# Understanding Valid Arguments in Propositional Logic

An argument in propositional logic consists of premises leading to a conclusion. Valid arguments are those where the truth of the premises implies the truth of the conclusion. To determine validity, you can construct a truth table to check if the conclusion always holds when all premises are true. This systematic approach helps in ensuring logical consistency.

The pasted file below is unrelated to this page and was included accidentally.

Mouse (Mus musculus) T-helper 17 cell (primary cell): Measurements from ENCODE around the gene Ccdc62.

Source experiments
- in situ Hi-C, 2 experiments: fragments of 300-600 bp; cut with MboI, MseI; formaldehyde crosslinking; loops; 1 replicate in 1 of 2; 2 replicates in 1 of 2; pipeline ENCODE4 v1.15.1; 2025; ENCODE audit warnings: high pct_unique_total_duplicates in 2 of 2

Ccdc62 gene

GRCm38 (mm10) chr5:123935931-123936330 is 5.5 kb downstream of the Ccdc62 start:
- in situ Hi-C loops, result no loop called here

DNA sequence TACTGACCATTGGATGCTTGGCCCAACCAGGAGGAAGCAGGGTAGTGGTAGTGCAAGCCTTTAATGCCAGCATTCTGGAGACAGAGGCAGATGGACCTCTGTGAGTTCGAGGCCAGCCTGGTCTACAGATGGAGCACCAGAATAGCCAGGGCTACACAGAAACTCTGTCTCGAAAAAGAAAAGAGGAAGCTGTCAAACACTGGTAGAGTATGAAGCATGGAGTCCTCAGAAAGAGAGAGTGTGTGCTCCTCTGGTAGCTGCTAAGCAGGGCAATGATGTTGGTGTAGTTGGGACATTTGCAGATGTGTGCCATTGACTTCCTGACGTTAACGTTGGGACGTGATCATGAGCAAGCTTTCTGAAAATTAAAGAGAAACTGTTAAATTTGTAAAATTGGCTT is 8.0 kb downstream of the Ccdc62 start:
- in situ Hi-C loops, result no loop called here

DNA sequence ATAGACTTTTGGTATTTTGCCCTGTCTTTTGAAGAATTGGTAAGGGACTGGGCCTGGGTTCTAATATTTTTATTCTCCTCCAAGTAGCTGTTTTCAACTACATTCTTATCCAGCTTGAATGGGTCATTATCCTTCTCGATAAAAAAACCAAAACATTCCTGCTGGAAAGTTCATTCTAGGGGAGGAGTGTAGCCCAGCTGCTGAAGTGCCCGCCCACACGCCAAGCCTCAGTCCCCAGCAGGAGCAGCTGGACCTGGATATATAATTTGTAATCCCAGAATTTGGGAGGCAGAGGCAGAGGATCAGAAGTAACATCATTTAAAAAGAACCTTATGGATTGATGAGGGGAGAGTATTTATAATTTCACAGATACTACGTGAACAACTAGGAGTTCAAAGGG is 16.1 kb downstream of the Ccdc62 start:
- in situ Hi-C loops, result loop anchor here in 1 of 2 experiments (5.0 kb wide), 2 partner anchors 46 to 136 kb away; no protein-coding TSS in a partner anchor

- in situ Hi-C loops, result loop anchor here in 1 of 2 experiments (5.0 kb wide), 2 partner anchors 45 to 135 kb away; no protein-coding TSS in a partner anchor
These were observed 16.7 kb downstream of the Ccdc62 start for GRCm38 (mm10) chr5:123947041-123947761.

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**Valid Arguments in Propositional Logic**Valid Arguments in Propositional Logic 1 L Al-zaid Math1101**Argument**Argument An argument in propositional logic is a sequence of propositions. All but the final proposition in the argument are called premises and the final proposition is called the conclusion. Premises Conclusion Example: If you have a current password, then you can log onto the network. You have a current password. Therefore, You can log onto the network. ? ? ? ---------------- ? 2 L Al-zaid Math1101**An argument is An argument is valid conclusion is true. conclusion is true. valid if the truth of all its premises implies that the if the truth of all its premises implies that the An argument form in propositional logic is a sequence of compound propositions involving propositional variables. An argument form is valid if no matter which particular propositions are substituted for the propositional variables in its premises, the conclusion is true if the premises are all true. The conclusion is true if the premises are all true. 3 L Al-zaid Math1101****Example:**Example: Either team A or Team B will win the match Team B lost Therefore Team A won ---------------------------------------------- The general form of this argument is: Either P or Q Not P Therefore Q (P Q) P Q , or 4 L Al-zaid Math1101**Rules of Inference for Propositional Logic**Rules of Inference for Propositional Logic We can always use a truth table to show that an argument form is valid. We do this by showing that whenever the premises are true, the conclusion must also be true. 5 L Al-zaid Math1101**Checking the validity of an Argument form**Checking the validity of an Argument form Step 1: Construct truth table for the premises and conclusion. Step 2: Find the rows in which all the premises are true(critical rows). Step 3: Check conclusion of all critical rows. a) If in each critical rows the conclusion is true then the argument is valid. b) If there is a row in which conclusion is false then the argument form is invalid. 6 L Al-zaid Math1101**Example:**Example: Determine whether the following argument is valid or invalid ? ? ? P q q Formal T T F T F ? ? ? ? T F F F T F T T T F F F T T T Solution put all premises true: p q = T p = T, then p = F Now, put q = T. So, we still have p q = T, but q = T, Then q = F. The conclusion is False whereas all premises are true, Therefor, the argument is invalid. Informal 7 L Al-zaid Math1101**Example : Determine whether the following argument is valid**or invalid (Hint: use informal method) ? ? ? ? ? ? ? Solution: put all premises true: (p q) = T q (p r) = T p = T ......................................... Since p = T and (p q) = T, then q = T Now, since q = T and q (p r) = T then Q := (p r) = T We have p = T and (p r) = T then r must be true. Therefore r = T and the argument is valid. 8 L Al-zaid Math1101**Exercise:**Exercise: Determine whether the following argument is valid or invalid: ? ? ? (? ?) ? ? ? ? 9 L Al-zaid Math1101